Tororo prioritises education, health in budget

Some of  the Tororo District councillors stand, in protest,  to stop the council from proceeding to approve the budget  for Financial Year 2023/2024 last Friday. PHOTO /JOSEPH OMOLLO

What you need to know:

Tororo District has approved a budget of Shs71.1 billion for the Financial Year 2023/2024, with education getting Shs34billion and health getting Shs 16 Billion as the top two sectors.

The LC5 vice chairperson, Ms Rebecca Akumu told Daily Monitor at the weekend that this is aimed at improving education and access to better health services, especially in the hard-to-reach sub-counties in the district.

 “Most of the money allocated to education will go for construction of classroom blocks and pit-latrines, among others, in order to improve academic performance,” said Ms Akumu, who also doubles as the secretary for finance and administration.

 Locals and leaders had for long expressed concern about the status of structures of most government-aided primary schools in the district.

 Among the affected schools include Osukuru, Ngelechom and Mudakori, where pupils study under trees due to inadequate classrooms and also desks.

 Ms Catherine Opio, a resident and vendor in Tororo Central Market, said most of the government-aided primary schools are dilapidated or lack adequate structures.

 “The schools have no doors and windows and some of the structures are on the verge of collapse but our leaders cannot see beyond that. They only want to satisfy their stomachs,” she said at the weekend.

 Ms Richard Opolot, another resident, said: “The school head teachers say grants that the government sends to schools are too meager to cater for the smooth running of the schools. Some schools have no desks so pupils sit on the floor.”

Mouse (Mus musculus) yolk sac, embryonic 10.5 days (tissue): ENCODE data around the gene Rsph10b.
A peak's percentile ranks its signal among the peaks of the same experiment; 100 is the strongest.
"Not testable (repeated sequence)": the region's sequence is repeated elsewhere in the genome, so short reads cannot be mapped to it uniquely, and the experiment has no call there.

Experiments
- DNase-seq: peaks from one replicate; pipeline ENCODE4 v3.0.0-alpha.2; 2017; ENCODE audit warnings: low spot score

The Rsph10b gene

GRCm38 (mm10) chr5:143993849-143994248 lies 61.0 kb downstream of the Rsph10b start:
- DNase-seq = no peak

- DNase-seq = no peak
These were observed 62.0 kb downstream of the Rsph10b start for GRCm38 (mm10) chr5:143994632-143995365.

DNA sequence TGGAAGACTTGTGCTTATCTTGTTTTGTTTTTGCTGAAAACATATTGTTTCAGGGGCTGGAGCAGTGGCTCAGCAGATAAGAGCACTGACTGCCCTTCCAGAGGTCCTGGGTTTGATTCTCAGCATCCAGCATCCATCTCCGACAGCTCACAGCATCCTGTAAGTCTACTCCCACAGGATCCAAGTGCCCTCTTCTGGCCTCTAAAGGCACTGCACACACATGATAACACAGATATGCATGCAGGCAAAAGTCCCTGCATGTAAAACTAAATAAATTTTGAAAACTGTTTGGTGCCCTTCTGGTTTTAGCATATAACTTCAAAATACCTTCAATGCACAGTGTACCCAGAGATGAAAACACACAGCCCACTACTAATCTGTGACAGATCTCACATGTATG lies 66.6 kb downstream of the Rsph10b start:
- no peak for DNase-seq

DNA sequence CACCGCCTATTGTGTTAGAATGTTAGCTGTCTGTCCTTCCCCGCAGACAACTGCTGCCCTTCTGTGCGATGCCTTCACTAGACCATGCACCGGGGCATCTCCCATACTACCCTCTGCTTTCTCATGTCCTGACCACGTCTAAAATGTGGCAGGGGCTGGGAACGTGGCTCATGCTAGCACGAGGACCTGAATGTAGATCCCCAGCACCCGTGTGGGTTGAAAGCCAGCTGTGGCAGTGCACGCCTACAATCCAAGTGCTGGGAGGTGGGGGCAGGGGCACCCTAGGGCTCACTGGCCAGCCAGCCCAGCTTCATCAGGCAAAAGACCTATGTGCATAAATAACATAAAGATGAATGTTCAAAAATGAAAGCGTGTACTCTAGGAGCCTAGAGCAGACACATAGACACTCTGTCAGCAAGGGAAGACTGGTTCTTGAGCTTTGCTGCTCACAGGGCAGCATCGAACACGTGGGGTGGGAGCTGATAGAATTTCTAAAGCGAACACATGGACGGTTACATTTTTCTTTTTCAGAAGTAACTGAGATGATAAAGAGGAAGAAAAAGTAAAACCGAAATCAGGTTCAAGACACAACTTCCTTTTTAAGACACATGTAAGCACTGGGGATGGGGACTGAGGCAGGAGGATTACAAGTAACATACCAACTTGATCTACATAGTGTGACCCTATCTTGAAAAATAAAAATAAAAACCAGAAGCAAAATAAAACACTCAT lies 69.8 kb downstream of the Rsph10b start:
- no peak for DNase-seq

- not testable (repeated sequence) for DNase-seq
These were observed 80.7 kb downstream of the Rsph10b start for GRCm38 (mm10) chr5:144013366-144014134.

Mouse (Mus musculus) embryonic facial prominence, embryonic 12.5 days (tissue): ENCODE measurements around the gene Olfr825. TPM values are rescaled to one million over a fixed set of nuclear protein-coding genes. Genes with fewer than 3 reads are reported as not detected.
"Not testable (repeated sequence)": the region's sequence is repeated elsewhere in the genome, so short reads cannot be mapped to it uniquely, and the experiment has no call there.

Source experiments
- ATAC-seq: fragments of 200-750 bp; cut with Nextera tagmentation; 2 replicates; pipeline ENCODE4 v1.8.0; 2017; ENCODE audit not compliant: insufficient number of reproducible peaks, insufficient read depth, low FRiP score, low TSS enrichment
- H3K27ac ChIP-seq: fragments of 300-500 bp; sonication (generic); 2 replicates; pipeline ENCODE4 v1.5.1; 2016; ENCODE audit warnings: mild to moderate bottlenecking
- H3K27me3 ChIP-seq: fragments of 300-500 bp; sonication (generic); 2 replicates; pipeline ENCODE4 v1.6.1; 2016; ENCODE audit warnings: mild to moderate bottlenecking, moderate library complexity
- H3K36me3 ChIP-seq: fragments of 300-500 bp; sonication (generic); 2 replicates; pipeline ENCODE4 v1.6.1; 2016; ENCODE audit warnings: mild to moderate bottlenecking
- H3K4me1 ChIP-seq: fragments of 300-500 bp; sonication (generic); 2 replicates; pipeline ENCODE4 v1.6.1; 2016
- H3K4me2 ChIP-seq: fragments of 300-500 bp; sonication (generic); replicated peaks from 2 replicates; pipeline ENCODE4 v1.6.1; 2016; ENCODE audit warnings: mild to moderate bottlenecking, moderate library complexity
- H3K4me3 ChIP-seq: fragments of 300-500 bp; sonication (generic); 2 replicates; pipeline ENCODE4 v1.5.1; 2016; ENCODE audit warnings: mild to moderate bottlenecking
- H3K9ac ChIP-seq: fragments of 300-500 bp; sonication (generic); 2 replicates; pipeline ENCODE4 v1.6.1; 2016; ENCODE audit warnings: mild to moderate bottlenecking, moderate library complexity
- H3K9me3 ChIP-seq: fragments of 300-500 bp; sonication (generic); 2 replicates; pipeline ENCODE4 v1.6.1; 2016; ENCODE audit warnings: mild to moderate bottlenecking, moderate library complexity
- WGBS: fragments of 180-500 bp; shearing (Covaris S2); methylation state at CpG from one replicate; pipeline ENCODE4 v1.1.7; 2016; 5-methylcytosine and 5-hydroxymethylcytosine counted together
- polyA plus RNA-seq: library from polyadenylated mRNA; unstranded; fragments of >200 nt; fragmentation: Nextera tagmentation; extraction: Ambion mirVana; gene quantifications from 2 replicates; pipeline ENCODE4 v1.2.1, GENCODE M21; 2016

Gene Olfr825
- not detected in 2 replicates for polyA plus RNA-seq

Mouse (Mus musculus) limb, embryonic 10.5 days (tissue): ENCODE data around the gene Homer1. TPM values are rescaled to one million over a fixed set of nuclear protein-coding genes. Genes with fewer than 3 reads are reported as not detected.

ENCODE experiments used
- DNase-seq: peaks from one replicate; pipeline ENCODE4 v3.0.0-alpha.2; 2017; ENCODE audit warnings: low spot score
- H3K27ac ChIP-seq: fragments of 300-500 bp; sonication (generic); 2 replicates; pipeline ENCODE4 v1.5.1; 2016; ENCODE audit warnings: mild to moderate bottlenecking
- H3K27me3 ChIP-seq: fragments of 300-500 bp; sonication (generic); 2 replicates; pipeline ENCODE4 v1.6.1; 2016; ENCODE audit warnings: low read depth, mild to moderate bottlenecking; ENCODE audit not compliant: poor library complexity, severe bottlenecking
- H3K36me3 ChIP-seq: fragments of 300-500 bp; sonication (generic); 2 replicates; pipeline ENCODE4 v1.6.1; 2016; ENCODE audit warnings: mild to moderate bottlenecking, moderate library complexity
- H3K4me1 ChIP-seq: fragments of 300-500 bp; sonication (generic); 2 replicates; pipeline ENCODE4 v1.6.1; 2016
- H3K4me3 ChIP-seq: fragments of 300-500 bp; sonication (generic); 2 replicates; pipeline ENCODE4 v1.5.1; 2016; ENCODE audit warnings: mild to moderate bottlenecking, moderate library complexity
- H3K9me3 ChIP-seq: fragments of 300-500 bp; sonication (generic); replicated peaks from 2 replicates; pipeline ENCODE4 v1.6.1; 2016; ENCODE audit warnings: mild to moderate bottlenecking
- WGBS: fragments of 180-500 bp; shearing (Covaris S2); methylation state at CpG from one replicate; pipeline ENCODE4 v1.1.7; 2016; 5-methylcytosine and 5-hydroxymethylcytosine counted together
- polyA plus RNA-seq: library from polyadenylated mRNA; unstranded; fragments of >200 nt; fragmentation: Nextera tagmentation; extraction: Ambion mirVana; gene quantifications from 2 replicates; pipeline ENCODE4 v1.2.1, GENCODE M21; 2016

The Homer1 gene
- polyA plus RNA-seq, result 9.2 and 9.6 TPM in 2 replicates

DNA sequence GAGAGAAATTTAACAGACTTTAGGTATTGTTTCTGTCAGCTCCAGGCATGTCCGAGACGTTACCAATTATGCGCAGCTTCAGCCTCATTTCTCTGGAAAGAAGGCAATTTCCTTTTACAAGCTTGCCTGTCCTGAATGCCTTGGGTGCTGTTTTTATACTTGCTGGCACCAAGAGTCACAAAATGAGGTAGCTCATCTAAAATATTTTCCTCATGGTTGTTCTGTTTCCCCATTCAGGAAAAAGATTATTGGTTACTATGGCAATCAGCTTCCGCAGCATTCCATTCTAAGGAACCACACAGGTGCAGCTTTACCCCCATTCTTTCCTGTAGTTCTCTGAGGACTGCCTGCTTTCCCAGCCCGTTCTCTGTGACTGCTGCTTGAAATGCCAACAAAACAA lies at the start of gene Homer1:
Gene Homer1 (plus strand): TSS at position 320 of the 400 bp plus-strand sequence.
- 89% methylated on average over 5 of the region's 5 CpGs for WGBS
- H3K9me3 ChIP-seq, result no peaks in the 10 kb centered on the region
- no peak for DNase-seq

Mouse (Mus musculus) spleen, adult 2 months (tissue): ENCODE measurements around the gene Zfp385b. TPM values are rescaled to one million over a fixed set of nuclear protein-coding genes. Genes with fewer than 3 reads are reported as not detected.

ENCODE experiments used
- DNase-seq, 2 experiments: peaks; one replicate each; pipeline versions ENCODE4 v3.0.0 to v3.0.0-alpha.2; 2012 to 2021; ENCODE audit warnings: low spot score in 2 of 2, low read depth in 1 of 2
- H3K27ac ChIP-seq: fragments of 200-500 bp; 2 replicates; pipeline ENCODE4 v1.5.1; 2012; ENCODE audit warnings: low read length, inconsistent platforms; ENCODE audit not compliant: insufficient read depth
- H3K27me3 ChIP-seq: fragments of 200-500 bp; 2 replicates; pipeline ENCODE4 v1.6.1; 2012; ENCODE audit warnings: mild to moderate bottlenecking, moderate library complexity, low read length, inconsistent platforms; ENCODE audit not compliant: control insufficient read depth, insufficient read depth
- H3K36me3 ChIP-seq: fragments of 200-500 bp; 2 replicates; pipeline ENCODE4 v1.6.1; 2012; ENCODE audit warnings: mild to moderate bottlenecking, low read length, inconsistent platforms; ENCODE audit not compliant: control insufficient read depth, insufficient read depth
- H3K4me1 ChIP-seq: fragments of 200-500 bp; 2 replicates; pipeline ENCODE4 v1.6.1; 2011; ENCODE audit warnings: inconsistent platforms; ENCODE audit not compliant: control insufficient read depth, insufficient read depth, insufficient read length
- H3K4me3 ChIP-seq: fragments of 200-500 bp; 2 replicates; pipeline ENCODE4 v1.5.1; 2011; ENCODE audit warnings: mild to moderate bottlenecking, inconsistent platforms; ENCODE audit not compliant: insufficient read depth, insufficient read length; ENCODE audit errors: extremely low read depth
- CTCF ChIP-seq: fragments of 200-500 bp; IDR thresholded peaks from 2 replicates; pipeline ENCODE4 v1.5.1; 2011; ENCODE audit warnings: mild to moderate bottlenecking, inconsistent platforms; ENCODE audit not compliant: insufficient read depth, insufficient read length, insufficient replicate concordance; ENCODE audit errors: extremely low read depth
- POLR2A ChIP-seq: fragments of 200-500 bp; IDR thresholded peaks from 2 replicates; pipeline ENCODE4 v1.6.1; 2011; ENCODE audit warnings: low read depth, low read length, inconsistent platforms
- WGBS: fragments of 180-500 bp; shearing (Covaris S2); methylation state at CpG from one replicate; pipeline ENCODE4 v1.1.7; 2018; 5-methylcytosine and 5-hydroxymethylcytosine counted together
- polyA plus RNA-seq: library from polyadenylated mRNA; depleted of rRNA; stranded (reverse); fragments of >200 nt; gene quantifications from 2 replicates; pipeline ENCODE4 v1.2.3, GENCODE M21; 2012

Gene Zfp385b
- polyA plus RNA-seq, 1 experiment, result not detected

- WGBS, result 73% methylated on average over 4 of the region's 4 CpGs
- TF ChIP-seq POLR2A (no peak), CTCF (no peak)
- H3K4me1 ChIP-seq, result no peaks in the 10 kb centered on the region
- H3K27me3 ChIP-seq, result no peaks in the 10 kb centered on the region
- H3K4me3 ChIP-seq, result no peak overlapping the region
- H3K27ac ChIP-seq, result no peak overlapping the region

Mr Wilfred Odeke, another resident, said he was happy that the health department has been given money to, among others, construct maternity wards at Health Centre 111s.

In the budget, which was passed last Friday,  other sectors such as administration were allocated Shs9b, production and marketing Shs5billion, roads, water and engineering Shs4b, and Shs2b has been earmarked for statutory bodies.

Other allocations

Community-based services were allocated Shs1.2b, natural resources Shs439m, finance Shs414m and the planning department Shs283m.

The councillor representing Magola Sub-county, Mr Samuel Odongo, moved a motion to approve the Shs71.1 billion budget and it was supported by Ms Oliver Opio, the councillor representing Kirewa Sub-county.

 Ms Akumu said the district hopes to finance the budget through locally generated revenue of about Shs3 billion and Shs 69 billion shillings from the central government and donors.

 The councillor representing Merikit Sub-county, Mr Patrick Opoli, said the activities to be financed in the next financial year will only be successful if there is no corruption by technocrats.

 “We want to improve service delivery because that is the only way our people can benefit and vote us back if we seek re-election,” he said.


 Mr James Faustin Mageni, a resident and a businessman in Tororo Town, said accused leaders of corruption and derailing service delivery.

 “Instead of fighting for service delivery, they are busy demanding bribes to enrich themselves yet we send them to represent us,” Mr Mageni said.

 Ms Sarah Apadet  Okumu, the councilor representing Western Division in Tororo Municipality,  said the welfare of councilors who oversee the budget activities should also be put into consideration.

 “We had opted to defer approving the budget because of accumulated arrears of monthly monitoring allowances for the past ten months and sitting allowances,” she said.

Her statement points to the recent gridlock at the district council over the welfare of councilors.

The   Speaker of the district council, Ms Betty Andera Osapat, adjourned three consecutive sittings as councillors protested, calling for clearance of their allowances for monitoring projects and council sittings and ex-gratia.